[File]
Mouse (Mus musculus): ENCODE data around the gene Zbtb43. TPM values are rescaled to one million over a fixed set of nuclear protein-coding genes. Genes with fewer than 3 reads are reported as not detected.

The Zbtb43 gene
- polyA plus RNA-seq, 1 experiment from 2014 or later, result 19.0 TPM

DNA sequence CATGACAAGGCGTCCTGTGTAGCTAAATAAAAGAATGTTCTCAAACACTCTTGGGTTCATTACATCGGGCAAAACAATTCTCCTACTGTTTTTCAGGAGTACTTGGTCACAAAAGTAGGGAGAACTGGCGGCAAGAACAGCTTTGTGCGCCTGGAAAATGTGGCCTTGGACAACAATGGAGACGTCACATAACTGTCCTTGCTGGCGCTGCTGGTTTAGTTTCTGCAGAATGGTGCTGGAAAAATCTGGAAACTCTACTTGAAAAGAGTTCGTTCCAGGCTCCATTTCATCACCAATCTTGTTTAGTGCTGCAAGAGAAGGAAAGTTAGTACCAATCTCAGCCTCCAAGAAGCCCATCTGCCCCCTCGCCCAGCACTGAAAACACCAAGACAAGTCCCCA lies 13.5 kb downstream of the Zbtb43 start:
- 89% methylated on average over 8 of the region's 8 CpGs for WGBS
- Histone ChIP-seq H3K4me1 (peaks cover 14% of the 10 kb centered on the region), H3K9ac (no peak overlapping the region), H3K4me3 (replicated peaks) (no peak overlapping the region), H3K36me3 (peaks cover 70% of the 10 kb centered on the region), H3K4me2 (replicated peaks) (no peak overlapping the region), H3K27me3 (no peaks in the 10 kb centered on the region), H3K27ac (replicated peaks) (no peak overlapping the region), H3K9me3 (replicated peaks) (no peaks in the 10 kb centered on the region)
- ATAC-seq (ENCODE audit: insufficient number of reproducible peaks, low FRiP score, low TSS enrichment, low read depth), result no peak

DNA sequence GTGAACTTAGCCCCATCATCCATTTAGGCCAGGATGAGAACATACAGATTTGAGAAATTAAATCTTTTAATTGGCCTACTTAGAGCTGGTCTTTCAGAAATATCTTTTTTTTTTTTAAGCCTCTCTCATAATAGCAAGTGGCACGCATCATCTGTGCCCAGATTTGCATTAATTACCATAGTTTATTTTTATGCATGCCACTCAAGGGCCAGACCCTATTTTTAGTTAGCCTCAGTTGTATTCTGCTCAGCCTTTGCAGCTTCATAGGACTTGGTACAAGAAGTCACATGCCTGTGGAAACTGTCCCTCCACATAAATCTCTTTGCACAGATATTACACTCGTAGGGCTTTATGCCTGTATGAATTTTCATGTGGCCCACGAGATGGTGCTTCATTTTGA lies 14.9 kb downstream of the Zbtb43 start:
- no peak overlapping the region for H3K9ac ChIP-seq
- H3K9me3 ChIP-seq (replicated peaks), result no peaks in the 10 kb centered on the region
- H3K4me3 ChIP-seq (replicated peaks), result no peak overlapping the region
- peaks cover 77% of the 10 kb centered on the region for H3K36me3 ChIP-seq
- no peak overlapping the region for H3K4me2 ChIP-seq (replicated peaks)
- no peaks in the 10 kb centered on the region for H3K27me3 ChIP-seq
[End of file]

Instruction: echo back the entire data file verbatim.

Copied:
Mouse (Mus musculus): ENCODE data around the gene Zbtb43. TPM values are rescaled to one million over a fixed set of nuclear protein-coding genes. Genes with fewer than 3 reads are reported as not detected.

The Zbtb43 gene
- polyA plus RNA-seq, 1 experiment from 2014 or later, result 19.0 TPM

DNA sequence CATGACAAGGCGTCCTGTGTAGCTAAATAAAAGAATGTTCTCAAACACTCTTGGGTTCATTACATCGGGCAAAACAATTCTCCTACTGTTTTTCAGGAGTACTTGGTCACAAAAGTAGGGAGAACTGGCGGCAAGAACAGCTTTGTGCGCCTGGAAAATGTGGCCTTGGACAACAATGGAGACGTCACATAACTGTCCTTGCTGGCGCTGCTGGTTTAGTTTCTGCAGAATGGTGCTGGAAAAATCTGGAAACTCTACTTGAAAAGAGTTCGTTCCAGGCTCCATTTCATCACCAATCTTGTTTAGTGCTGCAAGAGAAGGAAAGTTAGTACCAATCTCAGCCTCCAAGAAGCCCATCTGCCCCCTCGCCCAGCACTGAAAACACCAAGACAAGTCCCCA lies 13.5 kb downstream of the Zbtb43 start:
- 89% methylated on average over 8 of the region's 8 CpGs for WGBS
- Histone ChIP-seq H3K4me1 (peaks cover 14% of the 10 kb centered on the region), H3K9ac (no peak overlapping the region), H3K4me3 (replicated peaks) (no peak overlapping the region), H3K36me3 (peaks cover 70% of the 10 kb centered on the region), H3K4me2 (replicated peaks) (no peak overlapping the region), H3K27me3 (no peaks in the 10 kb centered on the region), H3K27ac (replicated peaks) (no peak overlapping the region), H3K9me3 (replicated peaks) (no peaks in the 10 kb centered on the region)
- ATAC-seq (ENCODE audit: insufficient number of reproducible peaks, low FRiP score, low TSS enrichment, low read depth), result no peak

DNA sequence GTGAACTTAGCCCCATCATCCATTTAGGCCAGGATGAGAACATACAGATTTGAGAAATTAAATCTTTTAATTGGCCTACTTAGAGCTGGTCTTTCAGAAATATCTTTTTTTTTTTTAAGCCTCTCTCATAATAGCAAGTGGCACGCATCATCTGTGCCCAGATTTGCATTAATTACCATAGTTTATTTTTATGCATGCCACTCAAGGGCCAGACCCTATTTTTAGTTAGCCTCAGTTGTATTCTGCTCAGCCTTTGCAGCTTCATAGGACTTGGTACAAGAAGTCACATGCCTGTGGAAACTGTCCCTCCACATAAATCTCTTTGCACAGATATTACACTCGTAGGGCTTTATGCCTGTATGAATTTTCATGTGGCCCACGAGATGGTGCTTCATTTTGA lies 14.9 kb downstream of the Zbtb43 start:
- no peak overlapping the region for H3K9ac ChIP-seq
- H3K9me3 ChIP-seq (replicated peaks), result no peaks in the 10 kb centered on the region
- H3K4me3 ChIP-seq (replicated peaks), result no peak overlapping the region
- peaks cover 77% of the 10 kb centered on the region for H3K36me3 ChIP-seq
- no peak overlapping the region for H3K4me2 ChIP-seq (replicated peaks)
- no peaks in the 10 kb centered on the region for H3K27me3 ChIP-seq